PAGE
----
Many years ago in Amsterdam, I knew a sweet gay couple I’ll call Tim and Daniel. When Tim made the decision to transition and become Tanya, they broke up. Although Daniel still loved Tanya, the change was too extreme for him to deal with. However, they remained close friends. Then Daniel became Dani, and the two women got back together. Had Tanya and Dani become a lesbian couple? I couldn’t wrap my head around the concept. It would make a fascinating story, I thought, albeit one too complex for me to tell.
Diane and Jacob Anderson-Minshall take the ubiquitous phrase “It’s Complicated” to a new level in their highly engaging memoir. “Let me tell you about a woman I once loved,” begins Diane. The woman was Suzy, and together they would become the perfect lesbian couple, sharing everything for fifteen years. Well, not quite everything. Jacob (Suzy) takes over and reveals the secret that could have shattered their happily-ever-after lives. How their relationship survived his female-to-male transition is a thought-provoking love story.
The book moves forward in the alternating voices of Diane and Jacob, a format that works like a conversation. It gives the narrative a depth of intimacy not often found in even the most personal memoirs. In the chapter “What Happens in Vegas,” Diane recounts the desperate measures she was willing to take in order to conceive a child, an episode as wickedly funny as it is shocking. Jacob then explains Diane never told him about any of this until she wrote about it for the book. The grace with which he forgives her indiscretion is both gallant and touching.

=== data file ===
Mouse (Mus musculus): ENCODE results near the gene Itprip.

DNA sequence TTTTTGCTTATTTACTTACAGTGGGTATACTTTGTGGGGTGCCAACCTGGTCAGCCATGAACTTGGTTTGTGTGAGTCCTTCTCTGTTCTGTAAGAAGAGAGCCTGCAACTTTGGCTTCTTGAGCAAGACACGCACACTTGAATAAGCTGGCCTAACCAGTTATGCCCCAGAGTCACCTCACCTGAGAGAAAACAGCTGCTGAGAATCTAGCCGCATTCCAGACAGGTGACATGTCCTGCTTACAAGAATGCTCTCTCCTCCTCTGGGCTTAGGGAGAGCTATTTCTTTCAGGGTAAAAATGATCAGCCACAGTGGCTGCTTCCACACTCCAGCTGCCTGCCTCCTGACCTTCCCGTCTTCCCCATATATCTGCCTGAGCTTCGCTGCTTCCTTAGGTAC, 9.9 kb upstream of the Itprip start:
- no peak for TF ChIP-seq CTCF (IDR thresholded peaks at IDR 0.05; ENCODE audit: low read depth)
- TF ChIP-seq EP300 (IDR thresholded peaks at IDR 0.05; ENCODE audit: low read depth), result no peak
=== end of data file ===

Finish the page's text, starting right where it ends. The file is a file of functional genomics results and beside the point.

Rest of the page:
In one powerful section, Jacob makes his own chilling confession: “I’m a murderer. I consciously, deliberately caused a person’s life to end.” And once gone, he wonders if Suzy ever really existed at all? There are no easy answers to the difficult questions faced by this couple. Can Diane maintain her credibility as publisher of a popular lesbian magazine if she is perceived as straight? Must Jacob reform his feminist beliefs as a FTM guy? They tackle these and other issues with equal doses of seriousness and humor, wryly observant of all the attendant ironies, ambiguities, and contradictions. But it is unflinching honesty--with each other and the reader--that shines brightest. Ultimately, Queerly Beloved is a testament to their shared strength and passion.
David Swatling produced arts & culture documentaries for Radio Netherlands and is three-time winner of the NLGJA Excellence in Journalism Award. His debut novel Calvin’s Head, a psychological thriller set in Amsterdam, is due out in September. He writes about arts and LGBTQ issues at davidswatling.wordpress.com.